These gluten-free vegan oatmeal cookies with pecans and chocolate have crisp, granola-like edges and soft, chewy centers. As an added bonus, they’re actually quite healthy for you. But you’d never know it from the taste.

We’re sorta incredulous that these oatmeal cookies with dark chocolate are vegan and gluten free. Think the spirit of granola but in a form that’s satisfyingly crisp at the edges, chewy in the center, and gobsmackingly unbelievably healthy through and through.–Renee Schettler Rossi

A stack of gluten-free vegan oatmeal cookies with chocolate on a white sheet.

Gluten-Free Vegan Oatmeal Cookies with Pecans and Chocolate

5 / 5 votes
These gluten-free vegan oatmeal cookies with pecans and chocolate have crisp, granola-like edges and soft, chewy centers. As an added bonus, they’re actually quite healthy for you. But you’d never know it from the taste.
Servings10 cookies
Calories289 kcal
Prep Time25 minutes
Cook Time1 hour 5 minutes
Total Time1 hour 30 minutes


  • 2 cups pecans chopped
  • 1 cup old-fashioned rolled oats
  • 3/4 teaspoon baking powder
  • 1/2 teaspoon coarse salt
  • 1/2 teaspoon cornstarch
  • 1/4 cup extra-virgin olive oil plus more as needed
  • 1/4 cup maple syrup plus more as needed
  • 1/2 teaspoon vanilla extract
  • 3 ounces dark chocolate chopped into 1/4-inch (6-mm) pieces (about 1/2 cup)


  • Toss half the pecans in a food processor and process until just barely finely ground, 15 to 20 seconds. Do not overprocess them into a paste. Transfer to a large bowl and repeat with the remaining pecans.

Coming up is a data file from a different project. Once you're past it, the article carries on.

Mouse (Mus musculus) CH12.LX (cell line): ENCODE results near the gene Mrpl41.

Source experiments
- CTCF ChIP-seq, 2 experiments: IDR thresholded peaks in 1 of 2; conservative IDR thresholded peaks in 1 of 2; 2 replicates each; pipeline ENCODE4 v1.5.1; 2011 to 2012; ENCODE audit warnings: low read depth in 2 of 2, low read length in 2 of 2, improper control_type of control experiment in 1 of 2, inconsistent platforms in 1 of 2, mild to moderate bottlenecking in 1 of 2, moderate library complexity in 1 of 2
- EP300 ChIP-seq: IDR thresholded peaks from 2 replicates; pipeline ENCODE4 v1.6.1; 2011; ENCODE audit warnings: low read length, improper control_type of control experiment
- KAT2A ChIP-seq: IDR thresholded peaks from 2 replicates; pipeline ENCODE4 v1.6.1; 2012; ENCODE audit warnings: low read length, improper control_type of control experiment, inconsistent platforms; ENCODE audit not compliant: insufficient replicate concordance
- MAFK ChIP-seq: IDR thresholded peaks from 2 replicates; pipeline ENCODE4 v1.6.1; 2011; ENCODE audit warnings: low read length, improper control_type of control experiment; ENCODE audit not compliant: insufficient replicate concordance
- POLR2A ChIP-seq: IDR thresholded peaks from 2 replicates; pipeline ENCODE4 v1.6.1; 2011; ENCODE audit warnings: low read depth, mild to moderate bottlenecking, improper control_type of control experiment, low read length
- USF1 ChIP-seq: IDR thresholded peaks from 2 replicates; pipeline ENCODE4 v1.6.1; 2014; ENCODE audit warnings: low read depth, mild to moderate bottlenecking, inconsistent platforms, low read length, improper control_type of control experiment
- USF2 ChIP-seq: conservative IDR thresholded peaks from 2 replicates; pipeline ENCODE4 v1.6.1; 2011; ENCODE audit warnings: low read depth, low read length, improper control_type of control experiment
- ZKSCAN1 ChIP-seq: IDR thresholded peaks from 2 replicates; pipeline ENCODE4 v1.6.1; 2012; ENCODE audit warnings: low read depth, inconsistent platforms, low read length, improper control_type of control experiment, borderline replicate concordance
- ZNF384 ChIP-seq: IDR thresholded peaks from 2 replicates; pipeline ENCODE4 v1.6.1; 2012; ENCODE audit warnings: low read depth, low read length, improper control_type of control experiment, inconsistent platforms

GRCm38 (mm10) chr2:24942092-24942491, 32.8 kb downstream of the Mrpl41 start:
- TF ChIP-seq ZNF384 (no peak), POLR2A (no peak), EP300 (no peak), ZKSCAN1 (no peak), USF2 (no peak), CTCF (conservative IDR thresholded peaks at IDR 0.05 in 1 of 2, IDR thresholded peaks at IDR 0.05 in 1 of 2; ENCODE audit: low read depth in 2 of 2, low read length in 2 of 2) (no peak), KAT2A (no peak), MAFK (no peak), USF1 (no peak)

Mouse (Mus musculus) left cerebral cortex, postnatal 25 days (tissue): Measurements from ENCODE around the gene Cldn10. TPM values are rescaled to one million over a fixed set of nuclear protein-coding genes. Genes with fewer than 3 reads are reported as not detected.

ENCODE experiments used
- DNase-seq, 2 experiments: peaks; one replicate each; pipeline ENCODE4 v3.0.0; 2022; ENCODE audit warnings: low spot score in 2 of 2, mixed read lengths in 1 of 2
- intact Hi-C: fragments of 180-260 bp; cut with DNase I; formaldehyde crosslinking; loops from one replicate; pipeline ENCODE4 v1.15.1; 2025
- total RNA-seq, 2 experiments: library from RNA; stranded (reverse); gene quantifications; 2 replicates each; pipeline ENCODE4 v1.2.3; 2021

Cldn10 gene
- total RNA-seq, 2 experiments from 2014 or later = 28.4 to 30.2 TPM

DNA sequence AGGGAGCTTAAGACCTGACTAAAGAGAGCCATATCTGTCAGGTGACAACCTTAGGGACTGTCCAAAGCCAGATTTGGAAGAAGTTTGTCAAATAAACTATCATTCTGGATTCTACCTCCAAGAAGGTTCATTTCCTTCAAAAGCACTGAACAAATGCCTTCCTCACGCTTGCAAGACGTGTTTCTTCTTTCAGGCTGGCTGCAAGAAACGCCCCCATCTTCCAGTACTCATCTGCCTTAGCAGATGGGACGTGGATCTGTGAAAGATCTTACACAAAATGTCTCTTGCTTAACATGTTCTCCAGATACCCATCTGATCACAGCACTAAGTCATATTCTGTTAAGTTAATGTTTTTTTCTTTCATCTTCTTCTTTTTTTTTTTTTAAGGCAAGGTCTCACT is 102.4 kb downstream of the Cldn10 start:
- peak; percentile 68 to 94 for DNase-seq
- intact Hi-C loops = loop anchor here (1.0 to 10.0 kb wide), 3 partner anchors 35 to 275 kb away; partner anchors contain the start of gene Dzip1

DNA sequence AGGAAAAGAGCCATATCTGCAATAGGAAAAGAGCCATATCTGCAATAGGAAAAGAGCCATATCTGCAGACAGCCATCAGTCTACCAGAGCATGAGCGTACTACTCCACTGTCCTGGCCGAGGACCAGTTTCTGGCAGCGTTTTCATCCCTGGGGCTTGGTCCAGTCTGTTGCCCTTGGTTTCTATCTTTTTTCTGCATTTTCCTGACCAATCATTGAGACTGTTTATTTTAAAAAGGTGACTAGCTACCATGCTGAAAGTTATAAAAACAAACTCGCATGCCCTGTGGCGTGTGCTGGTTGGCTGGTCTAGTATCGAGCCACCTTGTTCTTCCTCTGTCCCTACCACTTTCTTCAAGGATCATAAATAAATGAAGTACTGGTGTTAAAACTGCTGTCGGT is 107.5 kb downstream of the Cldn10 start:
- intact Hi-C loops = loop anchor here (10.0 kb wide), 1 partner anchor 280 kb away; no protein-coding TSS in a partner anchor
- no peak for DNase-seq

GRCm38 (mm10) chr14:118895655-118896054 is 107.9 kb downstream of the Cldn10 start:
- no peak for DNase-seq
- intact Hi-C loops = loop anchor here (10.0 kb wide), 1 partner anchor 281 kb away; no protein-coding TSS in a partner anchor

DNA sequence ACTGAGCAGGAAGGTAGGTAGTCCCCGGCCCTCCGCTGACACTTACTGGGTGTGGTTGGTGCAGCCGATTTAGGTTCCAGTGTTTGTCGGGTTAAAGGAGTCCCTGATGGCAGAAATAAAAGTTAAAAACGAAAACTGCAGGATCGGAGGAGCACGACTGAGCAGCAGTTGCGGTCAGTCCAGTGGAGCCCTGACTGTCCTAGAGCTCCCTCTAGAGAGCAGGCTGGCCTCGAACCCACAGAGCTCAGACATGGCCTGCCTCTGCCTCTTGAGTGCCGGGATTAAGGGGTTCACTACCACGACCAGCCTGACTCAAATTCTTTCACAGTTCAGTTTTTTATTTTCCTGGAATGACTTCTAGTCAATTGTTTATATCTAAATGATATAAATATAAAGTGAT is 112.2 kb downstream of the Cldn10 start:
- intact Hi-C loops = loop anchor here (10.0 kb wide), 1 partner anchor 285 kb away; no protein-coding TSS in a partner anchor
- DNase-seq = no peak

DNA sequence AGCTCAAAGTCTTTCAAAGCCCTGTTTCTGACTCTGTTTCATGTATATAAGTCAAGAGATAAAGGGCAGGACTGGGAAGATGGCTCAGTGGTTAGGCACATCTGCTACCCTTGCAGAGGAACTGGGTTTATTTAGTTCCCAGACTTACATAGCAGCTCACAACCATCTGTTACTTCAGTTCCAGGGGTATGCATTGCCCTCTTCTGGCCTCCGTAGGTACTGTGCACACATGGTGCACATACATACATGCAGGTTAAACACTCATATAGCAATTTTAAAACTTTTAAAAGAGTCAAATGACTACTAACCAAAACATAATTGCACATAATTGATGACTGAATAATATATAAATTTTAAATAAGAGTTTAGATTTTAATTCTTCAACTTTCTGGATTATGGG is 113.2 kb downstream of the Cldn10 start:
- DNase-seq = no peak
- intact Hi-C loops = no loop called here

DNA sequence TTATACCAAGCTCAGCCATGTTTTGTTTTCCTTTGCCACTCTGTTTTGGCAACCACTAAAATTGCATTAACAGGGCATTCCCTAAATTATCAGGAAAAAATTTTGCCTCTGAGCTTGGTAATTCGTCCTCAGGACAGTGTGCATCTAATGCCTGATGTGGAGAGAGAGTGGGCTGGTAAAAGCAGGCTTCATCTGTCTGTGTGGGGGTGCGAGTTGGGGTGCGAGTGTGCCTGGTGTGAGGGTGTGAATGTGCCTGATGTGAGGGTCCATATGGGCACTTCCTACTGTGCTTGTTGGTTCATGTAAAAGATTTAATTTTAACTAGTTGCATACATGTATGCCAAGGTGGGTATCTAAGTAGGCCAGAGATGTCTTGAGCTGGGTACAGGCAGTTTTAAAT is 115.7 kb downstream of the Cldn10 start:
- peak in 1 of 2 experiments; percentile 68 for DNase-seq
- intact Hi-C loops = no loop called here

• Transfer it to a large bowl and stir in the oats, baking powder, salt, and cornstarch.
  • Make a well in the center and pour the olive oil, maple syrup, and vanilla into the well. Stir to combine. The dough will be sticky and a little crumbly. If the dough is very loose and crumbly, add equal amounts of oil and maple syrup, 1 tablespoon at a time, until the dough comes together. Stir in the chocolate.
  • Cover and refrigerate until the dough is slightly firmer, 30 to 45 minutes.
  • Preheat the oven to 325°F (163°C). Line a rimmed baking sheet with parchment.
  • Scoop and firmly pack the dough into a 1/4 measuring cup. Dump the dough on a baking sheet and then flatten it slightly with the back of the measuring cup or damp hands to 1/2-inch (12-mm) thickness. Repeat with the remaining dough.
    [lc-tip]If your dough sticks to the measuring cup, try lining the measure with plastic wrap and then gently nudge the dough into it. Then invert it (you know, turn it upside down) onto the baking sheet and pull both it and the plastic wrap off away from the dough.[/lc-tip]
  • Bake the cookies, rotating the sheet once halfway through, until the cookies are lightly golden, 18 to 22 minutes. Transfer the baking sheet to a wire rack and let the cookies cool completely. (The cookies will crisp as they cool.)
A New Way to Bake Cookbook

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Serving: 1 cookieCalories: 289 kcalCarbohydrates: 18 gProtein: 4 gFat: 24 gSaturated Fat: 4 gPolyunsaturated Fat: 5 gMonounsaturated Fat: 13 gTrans Fat: 1 gCholesterol: 1 mgSodium: 120 mgPotassium: 220 mgFiber: 4 gSugar: 8 gVitamin A: 14 IUVitamin C: 1 mgCalcium: 46 mgIron: 2 mg

Nutrition information is automatically calculated, so should only be used as an approximation.

Tried this recipe?Mention @leitesculinaria or tag #leitesculinaria!
Recipe © 2017 Martha Stewart Living. Photo © 2017 Jonathan Lovekin. All rights reserved.

Recipe Testers’ Reviews